Army Aviation

Health for the Long Haul

Ask the Flight Surgeon / By MAJ Erik S. Johnson, DO and MAJ Joseph J. Pavelites, MD, PhD, MPH : This issue, instead of answering a specific medical question, let’s discuss healthy lifestyle choices.

Starting in 2016, U.S. Army Research Institute of Environmental Medicine and Tufts University researchers behind the ongoing weight-loss study, Healthy Families, Healthy Forces, will recruit dependents of military retirees. (Photo Credit: U.S. Army)

We often focus so much on our mission and careers that we may forget to develop the habits that make for a long, healthy life. It is understandable that military medicine focuses on readiness of the soldier in their “prime.” However, Americans live to about 80 years of age. Even after completing twenty or more years in the service, the military retiree generally has decades of time to enjoy. Many aviators will discuss with their aeromedical provider that they want to be able to spend quality years with family and friends after they have finished their military careers. It can’t be overemphasized that the negative effects of poor lifestyle choices generally have the most notable impact after our military service. Therefore, it is wise to spend some time reviewing those choices to see where you can improve your health now and in the future.

The media has made us all aware that so much of our health is in our own hands. We all can make choices that limit our alcohol intake and promote a tobacco-free, physically and mentally active lifestyle fueled by proper nutrition. These foundations of health have a profoundly positive impact on preventing the most likely diseases of later life such as diabetes, heart diseases and many cancers. For example, good nutrition reduces the waistline that, in turn, lowers your chances of getting Type II diabetes, having a heart attack and developing cancers of the colon and breast. The best time to start making changes is now and the good news is that you do not have to make all the changes you need all at once. Small steps in the right direction add up to big, positive results overall.
So, what are some steps you can take?

Eliminate or reduce your exposure to potentially harmful substances. This includes reducing or quitting tobacco use (smoke, dip, and chew), tempering alcohol consumption, and being vigilant about what other substances you are exposed to in your environment. While tobacco smoke may be one of the most frequent hazardous exposures occurring both at home and at work, reducing exposure to other chemicals, solvents, dusts (wood and metal), exhaust, and fumes is prudent as well. I recommend reading and following safety labels on products and even familiarizing yourself with the online Safety Data Sheets (SDSs) that more fully describe the risks of common work related and household products.

Increase the quality and quantity of physical activity. This doesn’t, necessarily, have to be a formal exercise program directed by a personal trainer. Remember small steps such as going on a walk-break, instead of a coffee break, or taking the stairs instead of an elevator can get your body moving and primed for advancing your exercise routine. It has been shown that just the simple act of routinely putting on your sneakers motivates people to do the next step: using them.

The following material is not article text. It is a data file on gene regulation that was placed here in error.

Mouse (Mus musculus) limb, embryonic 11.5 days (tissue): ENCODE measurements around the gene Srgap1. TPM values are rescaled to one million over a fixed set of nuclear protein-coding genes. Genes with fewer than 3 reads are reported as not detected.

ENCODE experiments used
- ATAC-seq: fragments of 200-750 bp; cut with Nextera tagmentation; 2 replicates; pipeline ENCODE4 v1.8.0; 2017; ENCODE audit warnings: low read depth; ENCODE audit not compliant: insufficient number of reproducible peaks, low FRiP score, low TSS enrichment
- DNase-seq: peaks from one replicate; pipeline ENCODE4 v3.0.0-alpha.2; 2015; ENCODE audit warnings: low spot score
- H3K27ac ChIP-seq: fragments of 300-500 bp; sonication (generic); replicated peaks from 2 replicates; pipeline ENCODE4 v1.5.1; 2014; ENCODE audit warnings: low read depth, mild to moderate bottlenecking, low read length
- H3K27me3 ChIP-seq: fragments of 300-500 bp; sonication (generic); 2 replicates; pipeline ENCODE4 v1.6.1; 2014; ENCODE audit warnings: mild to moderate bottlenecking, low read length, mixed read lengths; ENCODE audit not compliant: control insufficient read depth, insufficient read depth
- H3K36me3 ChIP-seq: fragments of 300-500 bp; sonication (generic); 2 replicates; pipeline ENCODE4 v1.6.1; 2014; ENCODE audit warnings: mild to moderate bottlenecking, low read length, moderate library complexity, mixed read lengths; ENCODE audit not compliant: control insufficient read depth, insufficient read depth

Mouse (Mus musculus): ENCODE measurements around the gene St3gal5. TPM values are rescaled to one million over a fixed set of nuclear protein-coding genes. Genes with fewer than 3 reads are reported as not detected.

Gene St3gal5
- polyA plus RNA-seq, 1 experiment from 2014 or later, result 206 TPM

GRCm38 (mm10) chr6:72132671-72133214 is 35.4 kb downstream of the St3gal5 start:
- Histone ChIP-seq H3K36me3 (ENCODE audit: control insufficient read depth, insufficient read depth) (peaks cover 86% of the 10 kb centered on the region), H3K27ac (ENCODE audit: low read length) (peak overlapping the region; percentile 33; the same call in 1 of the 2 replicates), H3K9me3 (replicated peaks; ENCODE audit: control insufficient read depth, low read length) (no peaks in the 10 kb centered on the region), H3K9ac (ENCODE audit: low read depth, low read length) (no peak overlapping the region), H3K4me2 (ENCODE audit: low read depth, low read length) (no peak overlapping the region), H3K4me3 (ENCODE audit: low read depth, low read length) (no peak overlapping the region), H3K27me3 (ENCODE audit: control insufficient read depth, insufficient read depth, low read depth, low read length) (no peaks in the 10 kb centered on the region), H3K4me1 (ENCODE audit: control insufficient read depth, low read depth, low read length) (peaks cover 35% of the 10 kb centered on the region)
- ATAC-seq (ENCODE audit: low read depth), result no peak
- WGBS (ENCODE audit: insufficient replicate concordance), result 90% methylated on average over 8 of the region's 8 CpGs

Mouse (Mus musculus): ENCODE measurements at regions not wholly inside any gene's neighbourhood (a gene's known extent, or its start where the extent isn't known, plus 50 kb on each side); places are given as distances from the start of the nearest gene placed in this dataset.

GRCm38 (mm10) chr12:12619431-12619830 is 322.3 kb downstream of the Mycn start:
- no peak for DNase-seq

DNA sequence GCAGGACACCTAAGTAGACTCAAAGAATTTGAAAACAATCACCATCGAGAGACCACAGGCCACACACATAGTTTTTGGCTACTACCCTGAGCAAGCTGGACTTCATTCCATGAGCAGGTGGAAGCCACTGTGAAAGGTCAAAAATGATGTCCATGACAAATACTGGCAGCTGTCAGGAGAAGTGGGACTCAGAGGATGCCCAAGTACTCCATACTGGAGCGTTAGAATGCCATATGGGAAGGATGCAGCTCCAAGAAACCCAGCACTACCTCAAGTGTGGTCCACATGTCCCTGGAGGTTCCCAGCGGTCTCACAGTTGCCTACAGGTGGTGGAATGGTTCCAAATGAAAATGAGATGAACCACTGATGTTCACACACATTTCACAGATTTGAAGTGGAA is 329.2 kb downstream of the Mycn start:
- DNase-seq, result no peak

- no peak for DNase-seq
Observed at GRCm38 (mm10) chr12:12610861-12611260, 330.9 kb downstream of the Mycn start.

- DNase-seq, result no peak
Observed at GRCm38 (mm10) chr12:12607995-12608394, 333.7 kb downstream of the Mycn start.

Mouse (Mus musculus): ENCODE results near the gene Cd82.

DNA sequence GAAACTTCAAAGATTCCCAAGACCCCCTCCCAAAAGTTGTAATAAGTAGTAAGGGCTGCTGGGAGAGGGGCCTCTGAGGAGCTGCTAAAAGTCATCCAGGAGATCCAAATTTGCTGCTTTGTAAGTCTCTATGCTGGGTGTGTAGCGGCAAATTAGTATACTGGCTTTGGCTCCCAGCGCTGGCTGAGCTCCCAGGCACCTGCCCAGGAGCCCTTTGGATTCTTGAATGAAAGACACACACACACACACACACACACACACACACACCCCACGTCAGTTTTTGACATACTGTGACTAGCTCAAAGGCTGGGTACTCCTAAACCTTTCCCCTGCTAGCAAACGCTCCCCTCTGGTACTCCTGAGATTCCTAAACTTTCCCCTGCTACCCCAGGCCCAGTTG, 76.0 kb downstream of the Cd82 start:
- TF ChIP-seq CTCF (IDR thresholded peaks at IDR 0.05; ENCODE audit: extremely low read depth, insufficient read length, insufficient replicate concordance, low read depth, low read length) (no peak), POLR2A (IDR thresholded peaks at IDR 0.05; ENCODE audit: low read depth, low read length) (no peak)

Watch what you eat. Reduce the amount of salt (sodium) and carbohydrates (especially simple sugars) that you consume. Reading nutrition labels often reveals hidden sources of sodium and sugar and gives you the opportunity to make better food choices. Make sure to get plenty of fresh fruits and vegetables. Remember, even healthier choices need to be consumed in the proper amounts. We often over estimate how much an appropriate portion should be.

Maintain a healthy weight for better sleep, more energy and to prevent disease and to decrease the risk of injuries. With roughly two-thirds of Americans having a weight problem, many people have set weight loss as a personal goal. Don’t forget that your flight medicine team can help you with your weight loss goals, while also monitoring other measures of health like blood pressure and cholesterol levels. Your flight medicine provider often can direct you to resources, like nutrition programs, wellness centers, and recreational activities that you may not be aware of.

Certainly, this is not an exhaustive list of healthy habits and positive lifestyle changes. However, it is a good list of basics that give the best bang for the buck. Remember, there is nothing faddish about good health; just incremental changes that synergistically combine to give yourself a better quality of life now and after your military career.
Fly safe!
Drs. Johnson and Pavelites

Question for the Flight Surgeon?
If you have a question you would like addressed, email it to This email address is being protected from spambots. You need JavaScript enabled to view it.; we’ll try to address it in the future. See your unit flight surgeon for your personal health issues.
The views and opinions offered are those of the author and researchers and should not be construed as an official Department of the Army position unless otherwise stated.

MAJs Johnson and Pavelites are aeromedical specialist physicians at the United States Army School of Aviation Medicine (USASAM), Fort Rucker, AL.